We considered Finland a suitable context for a case study on this issue since Finland is recognized for having a population with “high civic literacy”, so consequently, it should have more deliberative capacity than populations of most other countries. Compared to other Nordic countries, Finland has also suffered from a relatively deep democratic malaise, which should incentivise policymakers to include ordinary citizens more in the democratic process. In other words, in Finland, the views of citizens and policymakers should harmonise well.
What we found, however, was a wide gap: although citizens showed high levels of trust in their own capacity to make decisions within such deliberative groups, policymakers remained very sceptical of their value. Policymakers only trust the citizenry to contribute very general and unbinding policy advice, whereas many citizens would like to exert direct control over policies. In every statement (i.e. individual task of the hypothetical assembly) over half of voter respondents trusted the assembly fully, a lot or at least to some extent (other options were: a little or not at all). Even the most demanding tasks – to advise decision-makers on issues, to oblige decision-makers to vote a certain way – gathered majority support (64.3% and 52.7%, respectively), as around 20% answered ‘cannot say’ for every item.
Among policymakers, only the weakest functions of the hypothetical assembly received over 50% trust (fully, a lot or to some extent) – these functions would enable the assembly only to make statements to the public, and advise decision-makers on priorities –. The more demanding tasks gained significantly less trust from policymakers. Only 37.6% trusted the assembly fully, a lot or to some extent when advising decision-makers on issues (compared to citizens’ 64.3%), and only mere 9.8% trusted the assembly in obliging decision-makers to vote a certain way (citizens: 52.7%). The gap was significant. Voters clearly trust their capacity to self-govern, but policymakers most certainly do not.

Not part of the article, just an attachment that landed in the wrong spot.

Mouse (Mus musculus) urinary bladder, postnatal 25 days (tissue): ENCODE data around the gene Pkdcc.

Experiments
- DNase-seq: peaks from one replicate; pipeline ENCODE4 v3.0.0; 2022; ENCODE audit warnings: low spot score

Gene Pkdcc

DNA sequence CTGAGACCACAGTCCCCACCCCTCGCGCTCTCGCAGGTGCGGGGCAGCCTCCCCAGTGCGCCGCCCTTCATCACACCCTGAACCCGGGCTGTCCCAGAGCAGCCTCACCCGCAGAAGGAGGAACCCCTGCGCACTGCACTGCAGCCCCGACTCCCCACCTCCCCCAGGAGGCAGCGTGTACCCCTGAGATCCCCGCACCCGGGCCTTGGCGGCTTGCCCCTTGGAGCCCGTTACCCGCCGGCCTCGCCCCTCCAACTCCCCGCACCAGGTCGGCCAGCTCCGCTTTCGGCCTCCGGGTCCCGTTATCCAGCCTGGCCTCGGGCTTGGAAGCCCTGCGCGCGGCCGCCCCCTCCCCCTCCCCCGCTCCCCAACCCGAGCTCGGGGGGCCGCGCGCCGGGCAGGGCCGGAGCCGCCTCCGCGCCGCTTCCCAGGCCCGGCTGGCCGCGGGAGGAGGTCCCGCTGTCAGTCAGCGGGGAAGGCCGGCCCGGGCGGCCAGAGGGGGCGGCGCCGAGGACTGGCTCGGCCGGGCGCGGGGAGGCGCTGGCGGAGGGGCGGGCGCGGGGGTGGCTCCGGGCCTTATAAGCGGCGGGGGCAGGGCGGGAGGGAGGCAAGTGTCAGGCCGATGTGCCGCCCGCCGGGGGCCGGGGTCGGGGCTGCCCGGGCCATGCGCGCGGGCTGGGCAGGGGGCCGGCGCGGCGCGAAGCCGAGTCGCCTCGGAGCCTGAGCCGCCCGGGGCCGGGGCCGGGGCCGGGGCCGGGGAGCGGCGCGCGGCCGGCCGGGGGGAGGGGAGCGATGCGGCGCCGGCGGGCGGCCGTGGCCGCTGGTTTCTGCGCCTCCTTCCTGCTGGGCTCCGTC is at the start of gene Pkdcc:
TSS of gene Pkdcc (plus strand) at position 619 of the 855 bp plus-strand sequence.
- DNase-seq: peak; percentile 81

Even in Finland, a country with a “high civic literacy” population that could be considered as “a most likely case” for developing democratic innovations, policymakers do not view deliberative mini-publics as a particularly attractive way to encourage a greater degree of political engagement among voters. For champions of citizen deliberation, the results look grim – and considering the similarity of basic political configurations around Europe, probably rather general, too. The major “trust gap” we identified can be interpreted to signify a significant (and likely growing) distance between policy-making elites who try to manage increasing political complexity, and the influence-seeking masses that feel estranged from institutionalised, democratic politics.
Although we did not examine the causes for the gap empirically, reasons that are understandable exist on both sides. Citizens’ high trust for their governing capacity can emanate from feelings of being outside and the adjoining lust for power, or mere distrust for established elites. Also, it may signal overconfidence that is based on citizens’ long distance to real decision-making processes. Policymakers might be motivated by rather similar reasons, i.e. the will to hold on to power and distrust towards voters who are clueless about real decision-making processes. Whatever the real reasons might be, a situation where even a democratically elected elite monopolises policymaking power from the masses who think they could do a better job is dangerous. It is a very fertile ground for populism that aims to undermine an established order.
However, we also detected a narrow yet bright silver lining: policymakers are not equally pessimistic about every type of citizen involvement. They are clearly more positive about citizen involvement that takes a more general and indirect form (i.e. advising on general issues rather than obliging on specific ones). Instead of replacing representative institutions with direct citizen rule, a halfway solution might be possible. In any case, democratic innovations cannot be established without the involvement of policymakers.
Overall, our study is intended as a reminder for the growing number of scholars working with deliberative mini-publics and other similar instruments that elite attitudes, which thus far seem primarily negative, should be given much greater consideration.
Vesa Koskimaa is Research Associate at the Social Science Research Institute, Åbo Akademi University. Lauri Rapeli is Head of Research at the Social Science Research Institute, Åbo Akademi University.